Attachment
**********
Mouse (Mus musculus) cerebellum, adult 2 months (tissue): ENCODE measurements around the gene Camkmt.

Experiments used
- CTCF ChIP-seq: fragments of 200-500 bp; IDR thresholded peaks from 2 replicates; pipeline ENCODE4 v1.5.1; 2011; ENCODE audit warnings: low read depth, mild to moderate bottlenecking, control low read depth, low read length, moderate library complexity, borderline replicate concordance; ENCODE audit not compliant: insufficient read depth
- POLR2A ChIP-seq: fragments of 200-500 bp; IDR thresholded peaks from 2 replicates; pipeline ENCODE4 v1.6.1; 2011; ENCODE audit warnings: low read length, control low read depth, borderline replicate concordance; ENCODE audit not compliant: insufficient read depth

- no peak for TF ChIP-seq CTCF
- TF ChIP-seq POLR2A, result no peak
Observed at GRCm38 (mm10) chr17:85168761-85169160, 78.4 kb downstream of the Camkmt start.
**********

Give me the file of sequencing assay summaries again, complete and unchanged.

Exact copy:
Mouse (Mus musculus) cerebellum, adult 2 months (tissue): ENCODE measurements around the gene Camkmt.

Experiments used
- CTCF ChIP-seq: fragments of 200-500 bp; IDR thresholded peaks from 2 replicates; pipeline ENCODE4 v1.5.1; 2011; ENCODE audit warnings: low read depth, mild to moderate bottlenecking, control low read depth, low read length, moderate library complexity, borderline replicate concordance; ENCODE audit not compliant: insufficient read depth
- POLR2A ChIP-seq: fragments of 200-500 bp; IDR thresholded peaks from 2 replicates; pipeline ENCODE4 v1.6.1; 2011; ENCODE audit warnings: low read length, control low read depth, borderline replicate concordance; ENCODE audit not compliant: insufficient read depth

- no peak for TF ChIP-seq CTCF
- TF ChIP-seq POLR2A, result no peak
Observed at GRCm38 (mm10) chr17:85168761-85169160, 78.4 kb downstream of the Camkmt start.